It’s nothing if not a great idea and the Sarah Connor Chronicles handily showcased how going your own way and finding your own voice within the Terminator universe can work wonders. But while that show took some liberties with the timeline, it was never so reckless as to commit Salvation’s cardinal sin and abandon the franchises’ defining characteristic – the relentless chase. They absolutely will not stop! Ever! Ring any bells, McG? Sadly, Salvation’s machines do stop all too frequently and the adrenaline fueled, kinetic urgency of the hunt is replaced with your bog standard men-on-a-mission war movie fodder. Again, we must stress that this is a Terminator film in name only.
Cameron’s magic of storytelling lay in a refined sense of forward momentum that was as ruthlessly efficient as the machines he envisioned. Replacing that heart-racing fear factor with some Machiavellian scheme involving half-breed cyborgs, secret radio transmissions and frequent pit stops to muse on the politics of war just doesn’t elicit the same nerve-shredding effect. If fact by painting such a sprawling picture of the future war, he halfway succeeds in marginalizing John Connor into the role of bit-parter in his own story.
The action sequences, and there are plenty of them, are pure hi-octane mayhem – the standout being a surprise attack on a gas station sheltering a pocket of survivors that gives way to a three way chase featuring a trucking rig, a Hunter Killer, and the resistance’s combat air patrol. Hmmm, the best sequence in a Terminator movie is a chase, who would have thought it?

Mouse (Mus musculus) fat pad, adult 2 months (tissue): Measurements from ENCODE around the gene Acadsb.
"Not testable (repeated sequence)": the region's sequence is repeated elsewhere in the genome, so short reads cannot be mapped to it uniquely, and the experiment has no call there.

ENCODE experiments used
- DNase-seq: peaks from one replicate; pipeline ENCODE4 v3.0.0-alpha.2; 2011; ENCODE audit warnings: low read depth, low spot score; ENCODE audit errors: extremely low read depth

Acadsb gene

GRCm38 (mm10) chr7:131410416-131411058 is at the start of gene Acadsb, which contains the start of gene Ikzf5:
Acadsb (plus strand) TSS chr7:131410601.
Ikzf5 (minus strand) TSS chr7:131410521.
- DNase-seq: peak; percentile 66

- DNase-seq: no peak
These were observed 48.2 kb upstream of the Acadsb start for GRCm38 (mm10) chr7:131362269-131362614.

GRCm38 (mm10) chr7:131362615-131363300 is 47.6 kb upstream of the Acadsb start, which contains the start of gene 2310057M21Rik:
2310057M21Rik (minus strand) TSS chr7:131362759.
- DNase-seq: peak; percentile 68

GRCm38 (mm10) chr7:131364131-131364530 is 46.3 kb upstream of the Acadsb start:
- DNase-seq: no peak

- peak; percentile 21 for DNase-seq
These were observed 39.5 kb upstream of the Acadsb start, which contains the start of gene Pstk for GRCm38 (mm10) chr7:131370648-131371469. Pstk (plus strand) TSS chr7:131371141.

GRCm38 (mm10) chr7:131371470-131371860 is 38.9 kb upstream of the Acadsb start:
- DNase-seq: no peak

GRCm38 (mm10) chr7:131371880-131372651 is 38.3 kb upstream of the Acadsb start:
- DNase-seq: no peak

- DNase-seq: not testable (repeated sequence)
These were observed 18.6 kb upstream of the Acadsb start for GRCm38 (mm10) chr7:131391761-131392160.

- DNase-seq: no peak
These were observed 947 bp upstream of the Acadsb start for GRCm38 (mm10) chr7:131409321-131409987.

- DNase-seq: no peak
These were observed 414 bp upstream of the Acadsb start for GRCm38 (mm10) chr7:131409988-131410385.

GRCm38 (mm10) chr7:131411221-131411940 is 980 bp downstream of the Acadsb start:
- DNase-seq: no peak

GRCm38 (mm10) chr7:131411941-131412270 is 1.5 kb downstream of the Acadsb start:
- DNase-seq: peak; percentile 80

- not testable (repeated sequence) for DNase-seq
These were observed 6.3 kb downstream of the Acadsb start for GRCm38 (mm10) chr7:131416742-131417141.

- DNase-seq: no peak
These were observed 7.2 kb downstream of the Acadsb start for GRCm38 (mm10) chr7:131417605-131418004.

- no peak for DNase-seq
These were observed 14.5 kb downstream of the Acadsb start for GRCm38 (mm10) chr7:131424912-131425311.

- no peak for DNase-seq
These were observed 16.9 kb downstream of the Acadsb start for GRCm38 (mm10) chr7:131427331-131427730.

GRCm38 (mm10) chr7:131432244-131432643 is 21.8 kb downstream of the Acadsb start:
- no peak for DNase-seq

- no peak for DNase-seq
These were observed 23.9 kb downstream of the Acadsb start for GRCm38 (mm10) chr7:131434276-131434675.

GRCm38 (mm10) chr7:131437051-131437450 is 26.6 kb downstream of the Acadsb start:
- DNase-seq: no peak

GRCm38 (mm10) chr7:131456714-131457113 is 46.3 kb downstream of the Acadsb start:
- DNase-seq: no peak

Ultimately, though, McG’s choice of tools are his downfall. Cameron, for anyone who didn’t know, was an accomplished special effects artist long before he was a writer/director. He worked with miniature models, puppets and prosthetics. CGI was a last resort. Cameron’s intricately detailed model work gave his movies a tangible, tactile sense of realness that McG’s digitally painted fireballs simply cannot hope to match, no matter how high they go or how frequently they occur.
Lastly, there is the ratings issue. And while we would be the last ones to ever campaign on behalf of gore for gore’s sake, there is something about McG’s sanitized, bloodless, version of genocide that just rings hollow. We’re not asking for severed heads on pikes or graphic scenes of torture and mutilation. But by that same token, if you’re making a film about the eradication of the human race and yet each and every one of your death scenes feels decidedly unaffecting, then your film has failed. In fact we would go so far as to say that unless a director emerges with the clout to fight the studio on behalf of taking back the action movie in the name of adults, we feel confident in our prediction that there will likely never be another good Terminator film.
Starring: Christian Bale, Sam Worthington, Anton Yelchin, Bryce Dallas Howard, Moon Bloodgood, Helena Bonham Carter
Runtime: 130 Minutes
Distributor: Warner Bros